People have been celebrating Chinese New Year, also known as the Spring Festival (春节), for over four millennia and its reach is growing. First celebrated in China, people around the world now observe the holiday. Almost everyone finds a good party irresistible. Visit Vancouver’s Chinatown on Sunday, February 18 to mingle with the crowds, see a parade and visit the Temple Fair at the Dr. Sun Yat-Sen Classical Chinese Garden.
Traditionally, at Chinese New Year, people were happily distracted from their daily lives for almost a month. Family preparations took more than a week, with activities prescribed for every day, including cleaning, shopping for food and flowers full of symbolism and new clothing for the whole family. All debts had to be paid before the New Year. One day was reserved for sending off the kitchen god to report to the Jade Emperor on the family’s conduct that year. The god’s picture hung in the kitchen where, from this central location, he could watch what was going on. To ensure a good report, a sticky cake, Nian Gao (年糕 trans.‘every year is better’), was smeared on the picture’s mouth before he was sent off. A good report was essential to secure abundant blessings for the coming year; the theory being that it’s hard to report bad things with a mouth full of sweets.
Chinese New Year was, and continues to be, one of the two main Chinese holidays that draw everyone home. New Year’s Eve was for family, with eating, drinking and games. Every dish of the reunion meal had symbolism. Traditionally, in Suzhou China, people ate meatballs to represent the family reunion, egg dumplings that looked like ingots of gold and green vegetables with long stalks to represent longevity.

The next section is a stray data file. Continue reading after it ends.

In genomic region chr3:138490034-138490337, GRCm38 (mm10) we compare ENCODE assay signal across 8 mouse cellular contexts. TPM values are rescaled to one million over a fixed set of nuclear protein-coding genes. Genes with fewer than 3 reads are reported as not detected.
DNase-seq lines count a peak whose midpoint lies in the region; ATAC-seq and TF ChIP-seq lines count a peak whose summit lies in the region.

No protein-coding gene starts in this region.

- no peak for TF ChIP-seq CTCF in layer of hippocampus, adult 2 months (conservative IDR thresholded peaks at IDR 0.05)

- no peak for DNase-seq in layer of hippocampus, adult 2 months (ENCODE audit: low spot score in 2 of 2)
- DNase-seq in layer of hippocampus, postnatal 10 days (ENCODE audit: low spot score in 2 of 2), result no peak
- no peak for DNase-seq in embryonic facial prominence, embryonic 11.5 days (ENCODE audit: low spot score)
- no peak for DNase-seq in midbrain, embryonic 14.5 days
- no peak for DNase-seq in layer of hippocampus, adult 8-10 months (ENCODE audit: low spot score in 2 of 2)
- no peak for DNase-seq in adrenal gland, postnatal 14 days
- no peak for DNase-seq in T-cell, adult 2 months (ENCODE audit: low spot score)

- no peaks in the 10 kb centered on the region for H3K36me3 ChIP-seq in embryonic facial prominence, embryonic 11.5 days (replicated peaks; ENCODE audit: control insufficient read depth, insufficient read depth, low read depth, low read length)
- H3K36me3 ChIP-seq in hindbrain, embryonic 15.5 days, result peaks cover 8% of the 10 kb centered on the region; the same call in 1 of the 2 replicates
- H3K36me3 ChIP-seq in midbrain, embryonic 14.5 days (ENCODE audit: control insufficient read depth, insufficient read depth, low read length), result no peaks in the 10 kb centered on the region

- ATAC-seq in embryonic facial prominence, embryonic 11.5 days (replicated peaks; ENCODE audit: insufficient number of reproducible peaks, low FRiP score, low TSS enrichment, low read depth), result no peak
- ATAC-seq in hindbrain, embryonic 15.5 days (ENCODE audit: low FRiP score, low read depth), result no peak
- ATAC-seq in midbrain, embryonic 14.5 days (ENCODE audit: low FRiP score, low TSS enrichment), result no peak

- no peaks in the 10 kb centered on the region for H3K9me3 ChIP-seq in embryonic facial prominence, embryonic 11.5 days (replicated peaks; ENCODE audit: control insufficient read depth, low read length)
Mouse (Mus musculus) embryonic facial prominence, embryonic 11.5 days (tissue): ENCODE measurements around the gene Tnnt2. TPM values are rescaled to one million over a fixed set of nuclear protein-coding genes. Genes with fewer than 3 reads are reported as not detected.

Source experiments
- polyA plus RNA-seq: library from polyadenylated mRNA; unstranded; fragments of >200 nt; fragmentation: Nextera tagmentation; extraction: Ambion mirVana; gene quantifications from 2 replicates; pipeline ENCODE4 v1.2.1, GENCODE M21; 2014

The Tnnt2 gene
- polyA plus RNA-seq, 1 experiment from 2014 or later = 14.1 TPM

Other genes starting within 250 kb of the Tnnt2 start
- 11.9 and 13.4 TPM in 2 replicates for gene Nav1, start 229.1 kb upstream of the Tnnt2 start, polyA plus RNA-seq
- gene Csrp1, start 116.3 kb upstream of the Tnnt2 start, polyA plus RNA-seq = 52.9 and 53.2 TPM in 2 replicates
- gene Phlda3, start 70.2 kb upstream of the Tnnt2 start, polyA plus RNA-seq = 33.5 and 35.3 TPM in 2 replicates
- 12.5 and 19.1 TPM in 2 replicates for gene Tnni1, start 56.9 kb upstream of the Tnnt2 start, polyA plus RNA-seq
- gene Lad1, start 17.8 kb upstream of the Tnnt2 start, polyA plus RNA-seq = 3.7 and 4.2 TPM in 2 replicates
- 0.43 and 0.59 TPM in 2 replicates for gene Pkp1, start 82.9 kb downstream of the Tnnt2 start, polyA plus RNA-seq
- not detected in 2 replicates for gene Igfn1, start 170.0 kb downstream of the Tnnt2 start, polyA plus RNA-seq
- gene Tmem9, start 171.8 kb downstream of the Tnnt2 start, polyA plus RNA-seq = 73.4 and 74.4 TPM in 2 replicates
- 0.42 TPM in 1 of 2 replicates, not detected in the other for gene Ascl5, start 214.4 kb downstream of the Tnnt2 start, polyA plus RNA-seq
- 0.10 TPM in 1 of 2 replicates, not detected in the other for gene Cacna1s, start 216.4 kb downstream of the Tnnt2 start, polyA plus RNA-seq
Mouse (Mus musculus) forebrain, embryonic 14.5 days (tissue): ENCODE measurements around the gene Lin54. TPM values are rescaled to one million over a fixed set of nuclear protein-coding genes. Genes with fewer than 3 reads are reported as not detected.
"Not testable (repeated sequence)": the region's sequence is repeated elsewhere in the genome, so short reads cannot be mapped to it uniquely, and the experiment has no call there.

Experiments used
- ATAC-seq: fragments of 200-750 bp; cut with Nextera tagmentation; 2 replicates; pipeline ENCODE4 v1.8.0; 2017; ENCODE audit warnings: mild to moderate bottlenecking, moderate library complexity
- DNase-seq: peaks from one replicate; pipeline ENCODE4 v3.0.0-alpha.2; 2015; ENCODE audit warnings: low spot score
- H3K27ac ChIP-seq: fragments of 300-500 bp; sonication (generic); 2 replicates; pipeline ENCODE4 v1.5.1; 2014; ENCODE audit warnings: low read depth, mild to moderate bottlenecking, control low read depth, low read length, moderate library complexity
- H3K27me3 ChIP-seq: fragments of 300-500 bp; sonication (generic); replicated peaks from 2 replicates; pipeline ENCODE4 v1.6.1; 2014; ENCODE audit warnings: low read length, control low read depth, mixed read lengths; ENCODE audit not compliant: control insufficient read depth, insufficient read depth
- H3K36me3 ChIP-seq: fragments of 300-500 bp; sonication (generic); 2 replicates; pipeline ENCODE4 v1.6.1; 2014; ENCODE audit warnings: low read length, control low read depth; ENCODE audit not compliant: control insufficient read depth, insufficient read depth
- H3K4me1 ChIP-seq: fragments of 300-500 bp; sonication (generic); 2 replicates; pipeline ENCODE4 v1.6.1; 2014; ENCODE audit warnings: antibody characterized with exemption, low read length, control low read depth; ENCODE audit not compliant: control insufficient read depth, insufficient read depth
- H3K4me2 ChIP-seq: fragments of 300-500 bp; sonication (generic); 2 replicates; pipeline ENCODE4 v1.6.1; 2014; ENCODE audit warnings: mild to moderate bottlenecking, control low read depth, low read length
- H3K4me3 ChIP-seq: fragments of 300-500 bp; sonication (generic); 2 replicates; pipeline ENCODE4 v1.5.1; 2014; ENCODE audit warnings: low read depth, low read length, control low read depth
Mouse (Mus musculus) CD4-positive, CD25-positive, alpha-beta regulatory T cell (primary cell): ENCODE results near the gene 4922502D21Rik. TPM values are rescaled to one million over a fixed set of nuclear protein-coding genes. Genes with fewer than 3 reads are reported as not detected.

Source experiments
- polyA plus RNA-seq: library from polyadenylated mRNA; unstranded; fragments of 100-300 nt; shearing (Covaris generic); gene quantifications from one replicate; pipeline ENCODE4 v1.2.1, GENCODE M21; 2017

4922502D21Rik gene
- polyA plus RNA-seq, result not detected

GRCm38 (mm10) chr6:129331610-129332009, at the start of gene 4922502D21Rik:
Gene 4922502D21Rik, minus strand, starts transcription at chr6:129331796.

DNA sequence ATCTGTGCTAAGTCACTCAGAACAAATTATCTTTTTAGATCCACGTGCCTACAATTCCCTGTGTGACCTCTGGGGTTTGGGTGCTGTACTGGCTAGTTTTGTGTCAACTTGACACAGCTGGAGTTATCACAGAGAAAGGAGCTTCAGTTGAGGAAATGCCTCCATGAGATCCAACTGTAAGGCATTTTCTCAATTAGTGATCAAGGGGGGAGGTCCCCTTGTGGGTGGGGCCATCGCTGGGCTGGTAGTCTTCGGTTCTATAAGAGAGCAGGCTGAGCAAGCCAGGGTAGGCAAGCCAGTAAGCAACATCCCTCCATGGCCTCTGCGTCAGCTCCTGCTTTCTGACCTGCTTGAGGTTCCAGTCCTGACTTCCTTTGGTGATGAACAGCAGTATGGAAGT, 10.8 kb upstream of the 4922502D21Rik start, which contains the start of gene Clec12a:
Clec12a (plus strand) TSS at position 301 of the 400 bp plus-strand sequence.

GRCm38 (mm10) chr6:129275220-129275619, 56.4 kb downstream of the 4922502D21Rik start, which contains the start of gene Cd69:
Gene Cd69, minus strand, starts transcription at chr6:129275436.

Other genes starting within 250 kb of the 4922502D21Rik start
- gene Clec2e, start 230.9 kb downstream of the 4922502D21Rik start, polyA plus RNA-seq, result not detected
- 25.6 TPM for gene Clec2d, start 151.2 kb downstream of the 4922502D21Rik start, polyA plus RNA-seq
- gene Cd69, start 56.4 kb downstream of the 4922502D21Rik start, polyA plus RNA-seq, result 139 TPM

Children received red envelopes full of sweets or money by the adults. The object of the evening was to stay awake until midnight to usher out the old year and welcome in the new one. Firecrackers and fireworks have been set off for thousands of years to keep evil influences away and for the sheer fun of making noise.
Red and gold have always been the lucky colours of Chinese New Year. Red lanterns, lucky sayings on red paper, red flowers, red envelopes and red clothing for children were popular. Gold represented prosperity.
The first days of the New Year were for paying visits, exchanging new year greetings and enjoying general festivities. It all ended on the 15th day of the new year with a Lantern Festival.
Temple Fairs were held during Chinese New Year and brought festival crowds together to see dragon and lion dances and acrobats, eat special food and shop at holiday markets. Held at temples because they had large assembly spaces, the fairs provided a place to enjoy an outing in a renao (热闹 trans.‘hot and noisy’) atmosphere.
The festival has changed somewhat during its history; unhappily, we no longer get several weeks off work. The kitchen god is less in evidence and more families eat at restaurants now, but families do gather. Red and gold, special flowers and red envelopes are still much loved. Lions still dance and lanterns are hung.
If you want to immerse yourself in this happiest of all Chinese holidays, the Dr. Sun Yat-Sen Classical Chinese Garden will hold a Temple Fair in honour of the new Earth Dog Year. You’ll see paper cutting demonstrations, a Chinese art book display, lion dancing and a Gongfu Cha tea demonstration. Get a traditional couplet written just for you by the Richmond Calligraphy Club members, listen to the Chinese New Year story about the Nian (年) monster and traditional music performed by the Folk Music Group of the Senior Chinese Society of Vancouver, put a wish on the wishing tree and receive a red envelope from a community elder.